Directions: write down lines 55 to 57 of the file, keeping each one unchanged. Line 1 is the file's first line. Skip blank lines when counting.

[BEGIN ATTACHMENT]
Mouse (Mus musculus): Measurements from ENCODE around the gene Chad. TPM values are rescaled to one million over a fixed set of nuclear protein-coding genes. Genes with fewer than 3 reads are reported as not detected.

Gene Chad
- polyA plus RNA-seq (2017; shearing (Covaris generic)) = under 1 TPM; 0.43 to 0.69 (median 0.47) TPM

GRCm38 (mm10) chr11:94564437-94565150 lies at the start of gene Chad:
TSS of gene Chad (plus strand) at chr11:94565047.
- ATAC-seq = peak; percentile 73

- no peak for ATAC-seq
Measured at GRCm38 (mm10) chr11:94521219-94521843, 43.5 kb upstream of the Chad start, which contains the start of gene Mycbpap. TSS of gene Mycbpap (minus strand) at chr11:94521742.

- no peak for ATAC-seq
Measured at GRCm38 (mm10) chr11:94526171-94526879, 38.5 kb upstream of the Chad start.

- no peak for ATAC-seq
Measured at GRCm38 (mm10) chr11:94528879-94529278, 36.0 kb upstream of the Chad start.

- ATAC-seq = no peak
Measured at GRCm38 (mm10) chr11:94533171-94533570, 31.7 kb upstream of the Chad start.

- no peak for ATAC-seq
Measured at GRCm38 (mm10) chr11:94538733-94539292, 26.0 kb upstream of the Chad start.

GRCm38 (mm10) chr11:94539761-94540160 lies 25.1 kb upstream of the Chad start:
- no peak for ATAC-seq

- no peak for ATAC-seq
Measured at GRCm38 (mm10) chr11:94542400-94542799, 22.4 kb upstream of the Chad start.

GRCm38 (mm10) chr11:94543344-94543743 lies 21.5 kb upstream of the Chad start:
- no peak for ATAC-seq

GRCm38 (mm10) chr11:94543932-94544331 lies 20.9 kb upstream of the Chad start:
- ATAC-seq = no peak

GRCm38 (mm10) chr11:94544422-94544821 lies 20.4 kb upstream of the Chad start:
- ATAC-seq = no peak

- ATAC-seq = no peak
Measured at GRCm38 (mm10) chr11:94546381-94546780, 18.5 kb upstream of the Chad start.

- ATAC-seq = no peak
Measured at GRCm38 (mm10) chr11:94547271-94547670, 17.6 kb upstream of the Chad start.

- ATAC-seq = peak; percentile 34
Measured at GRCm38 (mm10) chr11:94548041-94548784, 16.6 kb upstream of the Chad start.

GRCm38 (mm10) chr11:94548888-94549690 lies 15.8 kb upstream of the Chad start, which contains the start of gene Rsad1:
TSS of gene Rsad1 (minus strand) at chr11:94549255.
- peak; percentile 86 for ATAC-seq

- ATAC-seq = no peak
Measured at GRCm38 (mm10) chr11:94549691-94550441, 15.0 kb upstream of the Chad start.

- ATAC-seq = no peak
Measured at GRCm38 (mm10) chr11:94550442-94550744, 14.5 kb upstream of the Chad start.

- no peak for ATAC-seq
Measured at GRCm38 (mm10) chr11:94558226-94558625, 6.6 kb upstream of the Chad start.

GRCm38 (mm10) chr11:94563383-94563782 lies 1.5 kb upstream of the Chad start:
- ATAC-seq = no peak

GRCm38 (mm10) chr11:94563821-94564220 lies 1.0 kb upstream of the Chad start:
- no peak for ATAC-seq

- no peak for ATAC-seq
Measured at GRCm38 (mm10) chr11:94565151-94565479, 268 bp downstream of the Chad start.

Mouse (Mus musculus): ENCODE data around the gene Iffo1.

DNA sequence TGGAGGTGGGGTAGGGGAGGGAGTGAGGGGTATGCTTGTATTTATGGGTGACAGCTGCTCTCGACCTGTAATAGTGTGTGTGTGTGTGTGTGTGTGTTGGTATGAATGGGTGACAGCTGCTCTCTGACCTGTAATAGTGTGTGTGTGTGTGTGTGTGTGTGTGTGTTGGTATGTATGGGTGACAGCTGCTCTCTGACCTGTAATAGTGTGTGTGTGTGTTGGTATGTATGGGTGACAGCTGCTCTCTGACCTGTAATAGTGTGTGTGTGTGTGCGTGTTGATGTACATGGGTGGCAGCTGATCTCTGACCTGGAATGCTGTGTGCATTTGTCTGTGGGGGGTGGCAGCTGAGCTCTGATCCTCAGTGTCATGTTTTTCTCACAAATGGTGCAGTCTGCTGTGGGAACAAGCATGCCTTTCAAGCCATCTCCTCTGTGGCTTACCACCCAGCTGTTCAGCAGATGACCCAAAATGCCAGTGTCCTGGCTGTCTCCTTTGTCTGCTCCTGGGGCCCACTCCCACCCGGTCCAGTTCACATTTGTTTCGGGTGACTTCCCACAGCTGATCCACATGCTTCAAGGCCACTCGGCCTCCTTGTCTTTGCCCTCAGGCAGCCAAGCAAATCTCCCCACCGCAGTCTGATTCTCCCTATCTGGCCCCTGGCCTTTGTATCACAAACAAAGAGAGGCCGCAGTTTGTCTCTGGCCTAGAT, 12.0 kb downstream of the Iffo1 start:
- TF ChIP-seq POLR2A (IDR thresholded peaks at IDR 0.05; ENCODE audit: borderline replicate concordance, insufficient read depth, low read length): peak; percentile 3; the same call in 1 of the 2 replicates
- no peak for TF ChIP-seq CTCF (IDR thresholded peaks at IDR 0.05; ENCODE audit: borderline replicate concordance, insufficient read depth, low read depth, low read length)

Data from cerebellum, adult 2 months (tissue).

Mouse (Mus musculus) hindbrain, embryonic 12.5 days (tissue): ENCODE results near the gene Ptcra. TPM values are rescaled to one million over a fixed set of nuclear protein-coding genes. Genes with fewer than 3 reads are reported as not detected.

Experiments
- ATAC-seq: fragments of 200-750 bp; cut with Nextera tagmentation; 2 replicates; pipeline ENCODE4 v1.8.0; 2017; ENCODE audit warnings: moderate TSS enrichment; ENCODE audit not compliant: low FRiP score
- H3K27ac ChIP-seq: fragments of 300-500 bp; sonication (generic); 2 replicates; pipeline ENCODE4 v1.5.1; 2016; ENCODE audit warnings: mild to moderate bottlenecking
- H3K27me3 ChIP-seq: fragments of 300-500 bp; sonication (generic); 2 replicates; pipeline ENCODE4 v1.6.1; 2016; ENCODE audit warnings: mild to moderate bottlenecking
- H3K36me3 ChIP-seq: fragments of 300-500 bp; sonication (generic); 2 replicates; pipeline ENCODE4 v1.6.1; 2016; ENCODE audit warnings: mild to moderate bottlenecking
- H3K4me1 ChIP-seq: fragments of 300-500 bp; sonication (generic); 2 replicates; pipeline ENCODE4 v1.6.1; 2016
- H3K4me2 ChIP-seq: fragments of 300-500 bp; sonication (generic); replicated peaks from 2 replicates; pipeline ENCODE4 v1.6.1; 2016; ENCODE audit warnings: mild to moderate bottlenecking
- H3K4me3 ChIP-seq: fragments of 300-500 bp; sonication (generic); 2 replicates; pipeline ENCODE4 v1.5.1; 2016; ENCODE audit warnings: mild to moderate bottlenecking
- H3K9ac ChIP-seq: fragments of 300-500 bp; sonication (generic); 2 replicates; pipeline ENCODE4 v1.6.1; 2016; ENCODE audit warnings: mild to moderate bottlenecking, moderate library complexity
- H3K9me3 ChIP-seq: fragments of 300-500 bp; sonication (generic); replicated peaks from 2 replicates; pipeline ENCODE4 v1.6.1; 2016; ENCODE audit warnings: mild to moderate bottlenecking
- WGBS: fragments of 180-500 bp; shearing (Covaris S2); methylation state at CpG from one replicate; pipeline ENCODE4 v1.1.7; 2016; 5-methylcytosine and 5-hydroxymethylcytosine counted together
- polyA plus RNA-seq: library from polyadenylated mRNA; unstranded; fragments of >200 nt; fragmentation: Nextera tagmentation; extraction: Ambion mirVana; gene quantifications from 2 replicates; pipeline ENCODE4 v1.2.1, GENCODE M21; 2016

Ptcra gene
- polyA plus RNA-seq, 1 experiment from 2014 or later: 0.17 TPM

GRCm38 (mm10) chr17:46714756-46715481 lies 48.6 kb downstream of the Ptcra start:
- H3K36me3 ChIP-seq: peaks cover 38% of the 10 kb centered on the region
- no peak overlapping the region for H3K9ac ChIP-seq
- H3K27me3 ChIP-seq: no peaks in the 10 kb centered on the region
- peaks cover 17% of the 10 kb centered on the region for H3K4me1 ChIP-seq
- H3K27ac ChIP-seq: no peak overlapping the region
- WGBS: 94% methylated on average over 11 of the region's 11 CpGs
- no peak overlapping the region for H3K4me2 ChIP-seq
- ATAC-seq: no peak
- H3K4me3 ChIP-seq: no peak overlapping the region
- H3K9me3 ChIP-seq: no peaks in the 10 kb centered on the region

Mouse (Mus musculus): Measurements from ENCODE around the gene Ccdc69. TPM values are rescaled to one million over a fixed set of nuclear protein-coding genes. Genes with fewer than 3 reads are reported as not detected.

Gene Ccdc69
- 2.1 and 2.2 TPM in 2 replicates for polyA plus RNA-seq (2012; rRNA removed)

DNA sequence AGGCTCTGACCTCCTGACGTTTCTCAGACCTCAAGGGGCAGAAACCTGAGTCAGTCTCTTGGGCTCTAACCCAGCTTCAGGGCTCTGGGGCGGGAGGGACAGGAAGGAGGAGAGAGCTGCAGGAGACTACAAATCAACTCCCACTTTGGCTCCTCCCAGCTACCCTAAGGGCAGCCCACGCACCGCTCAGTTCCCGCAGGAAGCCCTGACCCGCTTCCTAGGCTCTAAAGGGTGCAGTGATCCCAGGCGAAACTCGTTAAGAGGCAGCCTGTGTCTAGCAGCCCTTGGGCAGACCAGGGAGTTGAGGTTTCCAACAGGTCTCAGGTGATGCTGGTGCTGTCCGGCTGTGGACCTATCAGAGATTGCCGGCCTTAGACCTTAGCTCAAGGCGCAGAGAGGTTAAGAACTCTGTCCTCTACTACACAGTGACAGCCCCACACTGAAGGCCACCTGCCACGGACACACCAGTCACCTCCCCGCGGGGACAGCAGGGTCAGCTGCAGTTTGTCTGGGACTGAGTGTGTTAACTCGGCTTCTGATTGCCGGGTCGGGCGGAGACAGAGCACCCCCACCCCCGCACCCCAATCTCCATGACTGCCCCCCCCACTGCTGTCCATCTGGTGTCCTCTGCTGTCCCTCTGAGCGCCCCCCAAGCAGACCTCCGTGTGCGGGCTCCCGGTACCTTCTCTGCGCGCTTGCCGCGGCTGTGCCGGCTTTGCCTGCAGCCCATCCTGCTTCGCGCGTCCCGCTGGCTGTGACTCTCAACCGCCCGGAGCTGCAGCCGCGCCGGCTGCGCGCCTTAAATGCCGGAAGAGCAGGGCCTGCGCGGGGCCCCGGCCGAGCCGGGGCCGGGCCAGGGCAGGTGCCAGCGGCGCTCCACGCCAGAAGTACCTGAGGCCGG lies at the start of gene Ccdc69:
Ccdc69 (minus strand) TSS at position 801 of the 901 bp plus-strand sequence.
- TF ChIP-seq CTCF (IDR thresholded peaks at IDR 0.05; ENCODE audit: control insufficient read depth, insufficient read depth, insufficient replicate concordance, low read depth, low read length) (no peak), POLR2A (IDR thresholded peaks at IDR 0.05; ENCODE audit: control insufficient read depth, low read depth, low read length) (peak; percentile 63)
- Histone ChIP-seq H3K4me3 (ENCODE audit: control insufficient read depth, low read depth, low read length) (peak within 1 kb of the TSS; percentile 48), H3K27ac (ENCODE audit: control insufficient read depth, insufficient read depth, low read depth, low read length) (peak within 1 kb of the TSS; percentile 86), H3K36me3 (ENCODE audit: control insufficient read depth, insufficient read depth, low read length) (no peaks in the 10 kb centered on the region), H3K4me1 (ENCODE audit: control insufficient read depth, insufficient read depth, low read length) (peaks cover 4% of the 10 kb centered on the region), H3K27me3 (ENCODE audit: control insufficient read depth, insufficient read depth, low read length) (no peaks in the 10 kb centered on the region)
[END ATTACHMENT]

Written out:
- ATAC-seq: fragments of 200-750 bp; cut with Nextera tagmentation; 2 replicates; pipeline ENCODE4 v1.8.0; 2017; ENCODE audit warnings: moderate TSS enrichment; ENCODE audit not compliant: low FRiP score
- H3K27ac ChIP-seq: fragments of 300-500 bp; sonication (generic); 2 replicates; pipeline ENCODE4 v1.5.1; 2016; ENCODE audit warnings: mild to moderate bottlenecking
- H3K27me3 ChIP-seq: fragments of 300-500 bp; sonication (generic); 2 replicates; pipeline ENCODE4 v1.6.1; 2016; ENCODE audit warnings: mild to moderate bottlenecking